A publication of Appalachian Voices


A publication of Appalachian Voices

Across Appalachia

Tennessee Adds Seven Sites to National Register of Historic Places

At the end of July, the Tennessee Historical Commission announced the addition of seven sites to the National Register of Historic Places, four of which are in Appalachian counties.

The Higginbotham Turnpike, a 4.7-mile segment of the Northern Removal Route of the 1838 Trail of Tears, is located in Van Buren and Warren counties. About 10,000 Native Americans in nine detachments passed through this area. Following the Indian Removal Act of 1830, the federal United States government expelled Native Americans from their homes and sent them on a forced march west.

The Dixie Mercerizing Company in Hamilton County opened in the late 1920s, where workers employed a process called mercerization to strengthen cotton fibers for textiles.The site is made up of six historic buildings that were built between 1920 and 1951 and updated over time to process synthetic fibers. Nearby, the Downtown Chattanooga Historic District, which previously had 13 features listed, expanded to 71 in recognition of the city’s architectural and commercial history. The district was a hub for banking, retail and government functions from the late-19th to mid-20th century.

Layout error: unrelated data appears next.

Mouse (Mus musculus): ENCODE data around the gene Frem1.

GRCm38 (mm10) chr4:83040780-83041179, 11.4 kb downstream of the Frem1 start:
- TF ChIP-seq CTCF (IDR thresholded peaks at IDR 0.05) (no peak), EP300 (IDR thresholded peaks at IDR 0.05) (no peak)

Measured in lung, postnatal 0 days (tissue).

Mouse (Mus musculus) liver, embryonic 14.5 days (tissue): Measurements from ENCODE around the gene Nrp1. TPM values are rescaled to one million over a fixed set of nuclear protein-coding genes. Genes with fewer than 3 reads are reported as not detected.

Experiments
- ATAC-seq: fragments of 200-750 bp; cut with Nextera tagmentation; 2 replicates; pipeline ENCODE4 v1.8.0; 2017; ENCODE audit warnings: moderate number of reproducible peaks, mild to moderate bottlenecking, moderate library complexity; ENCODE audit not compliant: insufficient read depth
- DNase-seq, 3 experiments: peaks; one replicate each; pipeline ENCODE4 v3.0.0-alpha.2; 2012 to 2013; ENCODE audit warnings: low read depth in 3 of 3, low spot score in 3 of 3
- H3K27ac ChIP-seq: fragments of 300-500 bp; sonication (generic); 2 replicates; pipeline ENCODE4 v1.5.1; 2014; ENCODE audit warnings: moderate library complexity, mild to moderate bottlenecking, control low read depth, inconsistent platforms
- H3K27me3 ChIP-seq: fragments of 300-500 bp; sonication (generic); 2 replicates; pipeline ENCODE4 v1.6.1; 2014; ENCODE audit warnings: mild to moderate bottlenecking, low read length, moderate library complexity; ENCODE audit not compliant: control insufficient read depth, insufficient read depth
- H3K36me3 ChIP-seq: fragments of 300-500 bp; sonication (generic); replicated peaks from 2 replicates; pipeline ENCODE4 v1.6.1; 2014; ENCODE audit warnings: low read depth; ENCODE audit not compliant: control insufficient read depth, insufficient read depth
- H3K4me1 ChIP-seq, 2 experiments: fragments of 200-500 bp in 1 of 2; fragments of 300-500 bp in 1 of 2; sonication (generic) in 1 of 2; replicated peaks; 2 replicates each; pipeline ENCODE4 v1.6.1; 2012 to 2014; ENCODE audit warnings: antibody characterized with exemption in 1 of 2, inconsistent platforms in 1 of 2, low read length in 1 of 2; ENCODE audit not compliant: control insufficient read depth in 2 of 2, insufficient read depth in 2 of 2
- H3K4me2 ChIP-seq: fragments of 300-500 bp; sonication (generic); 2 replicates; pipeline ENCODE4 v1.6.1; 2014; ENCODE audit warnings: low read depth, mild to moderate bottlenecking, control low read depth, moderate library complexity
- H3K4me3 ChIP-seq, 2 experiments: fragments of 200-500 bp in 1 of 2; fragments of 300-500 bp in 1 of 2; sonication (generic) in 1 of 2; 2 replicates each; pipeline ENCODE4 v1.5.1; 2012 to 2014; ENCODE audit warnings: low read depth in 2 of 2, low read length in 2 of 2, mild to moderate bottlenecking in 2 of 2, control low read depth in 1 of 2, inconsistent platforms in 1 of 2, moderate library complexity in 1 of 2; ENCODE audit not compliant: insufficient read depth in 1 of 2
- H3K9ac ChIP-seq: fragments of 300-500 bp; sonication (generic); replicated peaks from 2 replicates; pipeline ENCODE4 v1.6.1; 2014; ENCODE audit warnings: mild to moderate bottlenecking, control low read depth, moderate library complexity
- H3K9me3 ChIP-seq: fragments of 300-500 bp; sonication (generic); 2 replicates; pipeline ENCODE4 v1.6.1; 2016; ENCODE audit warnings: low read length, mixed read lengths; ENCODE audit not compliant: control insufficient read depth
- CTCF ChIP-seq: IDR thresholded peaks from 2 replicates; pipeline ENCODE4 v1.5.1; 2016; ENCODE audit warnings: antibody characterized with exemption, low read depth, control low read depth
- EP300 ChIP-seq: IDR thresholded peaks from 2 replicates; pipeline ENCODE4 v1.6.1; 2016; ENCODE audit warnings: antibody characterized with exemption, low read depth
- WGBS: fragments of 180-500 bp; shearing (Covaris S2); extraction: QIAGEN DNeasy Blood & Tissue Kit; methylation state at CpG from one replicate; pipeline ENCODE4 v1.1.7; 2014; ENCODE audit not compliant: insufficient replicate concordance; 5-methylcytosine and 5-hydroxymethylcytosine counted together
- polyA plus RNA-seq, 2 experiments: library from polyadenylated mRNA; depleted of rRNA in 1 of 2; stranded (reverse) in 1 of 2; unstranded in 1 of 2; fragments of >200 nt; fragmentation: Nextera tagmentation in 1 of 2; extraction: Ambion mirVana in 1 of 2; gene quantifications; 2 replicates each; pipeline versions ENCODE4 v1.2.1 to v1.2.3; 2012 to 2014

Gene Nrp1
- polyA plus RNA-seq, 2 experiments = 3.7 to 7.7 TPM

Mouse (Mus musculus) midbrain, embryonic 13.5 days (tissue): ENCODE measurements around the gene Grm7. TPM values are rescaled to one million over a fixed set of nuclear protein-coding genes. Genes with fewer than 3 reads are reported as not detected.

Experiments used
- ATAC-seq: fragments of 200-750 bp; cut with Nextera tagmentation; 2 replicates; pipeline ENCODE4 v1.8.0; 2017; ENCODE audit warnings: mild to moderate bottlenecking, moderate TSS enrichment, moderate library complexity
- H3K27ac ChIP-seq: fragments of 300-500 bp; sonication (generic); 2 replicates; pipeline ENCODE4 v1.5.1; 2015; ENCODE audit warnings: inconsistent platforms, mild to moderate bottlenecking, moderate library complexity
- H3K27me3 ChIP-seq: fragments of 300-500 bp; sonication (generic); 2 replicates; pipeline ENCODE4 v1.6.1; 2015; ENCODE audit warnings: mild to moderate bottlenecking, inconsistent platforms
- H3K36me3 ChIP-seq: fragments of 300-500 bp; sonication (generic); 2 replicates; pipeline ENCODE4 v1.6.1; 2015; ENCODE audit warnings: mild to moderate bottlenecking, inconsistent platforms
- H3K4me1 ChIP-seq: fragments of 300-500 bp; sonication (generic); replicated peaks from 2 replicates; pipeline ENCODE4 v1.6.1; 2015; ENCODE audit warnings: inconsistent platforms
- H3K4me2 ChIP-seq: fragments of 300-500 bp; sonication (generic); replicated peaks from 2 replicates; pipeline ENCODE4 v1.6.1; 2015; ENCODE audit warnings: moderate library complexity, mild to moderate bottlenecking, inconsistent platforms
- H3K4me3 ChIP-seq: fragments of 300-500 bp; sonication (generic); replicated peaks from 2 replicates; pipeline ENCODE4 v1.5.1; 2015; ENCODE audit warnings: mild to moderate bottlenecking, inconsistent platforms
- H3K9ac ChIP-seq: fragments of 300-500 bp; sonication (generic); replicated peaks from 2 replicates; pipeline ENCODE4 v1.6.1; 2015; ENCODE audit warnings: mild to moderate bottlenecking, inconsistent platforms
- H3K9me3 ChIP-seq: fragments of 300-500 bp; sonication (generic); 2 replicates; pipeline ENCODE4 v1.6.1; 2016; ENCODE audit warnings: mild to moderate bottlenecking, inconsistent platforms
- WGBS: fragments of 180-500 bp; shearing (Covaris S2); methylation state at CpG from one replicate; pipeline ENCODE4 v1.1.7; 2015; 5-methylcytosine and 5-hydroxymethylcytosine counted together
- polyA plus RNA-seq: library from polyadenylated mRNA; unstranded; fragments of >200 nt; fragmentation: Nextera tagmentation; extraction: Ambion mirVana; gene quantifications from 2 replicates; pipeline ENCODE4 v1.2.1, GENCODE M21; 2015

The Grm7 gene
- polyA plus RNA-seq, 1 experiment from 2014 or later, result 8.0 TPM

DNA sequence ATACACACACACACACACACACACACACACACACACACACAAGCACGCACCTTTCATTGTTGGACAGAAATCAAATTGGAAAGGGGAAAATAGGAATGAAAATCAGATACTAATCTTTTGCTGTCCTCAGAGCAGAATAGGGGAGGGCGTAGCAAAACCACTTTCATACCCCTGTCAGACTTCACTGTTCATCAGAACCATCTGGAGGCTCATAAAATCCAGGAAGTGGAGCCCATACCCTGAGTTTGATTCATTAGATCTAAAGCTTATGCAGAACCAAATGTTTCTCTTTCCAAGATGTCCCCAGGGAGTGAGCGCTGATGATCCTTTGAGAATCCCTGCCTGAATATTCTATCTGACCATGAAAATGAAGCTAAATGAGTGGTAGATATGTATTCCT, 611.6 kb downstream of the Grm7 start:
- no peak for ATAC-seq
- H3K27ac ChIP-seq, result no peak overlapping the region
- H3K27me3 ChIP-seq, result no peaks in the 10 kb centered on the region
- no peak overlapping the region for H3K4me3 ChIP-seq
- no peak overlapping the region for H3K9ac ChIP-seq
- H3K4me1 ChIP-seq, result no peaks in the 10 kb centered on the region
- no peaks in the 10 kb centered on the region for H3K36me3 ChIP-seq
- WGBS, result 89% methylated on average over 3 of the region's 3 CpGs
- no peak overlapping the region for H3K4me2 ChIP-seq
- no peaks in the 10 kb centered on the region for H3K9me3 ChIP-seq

In neighboring Marion County, the Ebenezer Cumberland Presbyterian Church was added to the national register. Constructed in 1914, the church is distinguished by its stained glass windows, weatherboard siding, exposed rafters and other historic elements of the Gothic Revival Style.

Sites on the register are given access to tax provisions as well as federal grants for historic preservation. Federal agencies are also required to consider these sites’ historic value when making surface mining permit decisions and when planning federal projects. — By Emerson Wells

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